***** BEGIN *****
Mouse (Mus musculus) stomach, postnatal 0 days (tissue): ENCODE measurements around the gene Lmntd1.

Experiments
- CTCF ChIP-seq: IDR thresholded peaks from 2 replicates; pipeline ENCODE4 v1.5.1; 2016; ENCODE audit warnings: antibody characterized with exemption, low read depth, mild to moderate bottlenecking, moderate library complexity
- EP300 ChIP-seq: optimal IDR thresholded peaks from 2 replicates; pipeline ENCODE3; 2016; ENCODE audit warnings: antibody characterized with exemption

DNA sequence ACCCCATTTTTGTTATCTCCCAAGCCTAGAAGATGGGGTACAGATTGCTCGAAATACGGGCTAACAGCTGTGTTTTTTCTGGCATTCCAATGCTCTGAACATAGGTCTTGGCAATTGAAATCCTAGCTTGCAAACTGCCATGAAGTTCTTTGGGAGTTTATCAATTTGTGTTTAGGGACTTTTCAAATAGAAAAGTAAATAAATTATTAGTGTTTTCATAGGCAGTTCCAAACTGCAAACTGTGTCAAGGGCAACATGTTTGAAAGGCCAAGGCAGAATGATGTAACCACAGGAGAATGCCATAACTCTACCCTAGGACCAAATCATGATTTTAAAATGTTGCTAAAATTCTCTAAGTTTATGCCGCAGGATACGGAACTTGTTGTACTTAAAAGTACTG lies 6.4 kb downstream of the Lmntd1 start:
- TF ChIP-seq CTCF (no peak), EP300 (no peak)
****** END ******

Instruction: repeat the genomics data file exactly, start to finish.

Mouse (Mus musculus) stomach, postnatal 0 days (tissue): ENCODE measurements around the gene Lmntd1.

Experiments
- CTCF ChIP-seq: IDR thresholded peaks from 2 replicates; pipeline ENCODE4 v1.5.1; 2016; ENCODE audit warnings: antibody characterized with exemption, low read depth, mild to moderate bottlenecking, moderate library complexity
- EP300 ChIP-seq: optimal IDR thresholded peaks from 2 replicates; pipeline ENCODE3; 2016; ENCODE audit warnings: antibody characterized with exemption

DNA sequence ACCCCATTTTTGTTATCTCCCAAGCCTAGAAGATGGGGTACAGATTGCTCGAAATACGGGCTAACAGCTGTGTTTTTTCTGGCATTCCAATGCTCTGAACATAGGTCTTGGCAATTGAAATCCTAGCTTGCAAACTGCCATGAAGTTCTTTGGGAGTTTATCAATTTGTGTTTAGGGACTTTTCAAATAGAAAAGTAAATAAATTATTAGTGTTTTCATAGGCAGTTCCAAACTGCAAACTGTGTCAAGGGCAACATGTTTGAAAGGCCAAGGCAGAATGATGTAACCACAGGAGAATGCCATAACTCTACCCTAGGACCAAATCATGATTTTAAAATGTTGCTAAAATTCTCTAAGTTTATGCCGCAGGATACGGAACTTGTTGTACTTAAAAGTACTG lies 6.4 kb downstream of the Lmntd1 start:
- TF ChIP-seq CTCF (no peak), EP300 (no peak)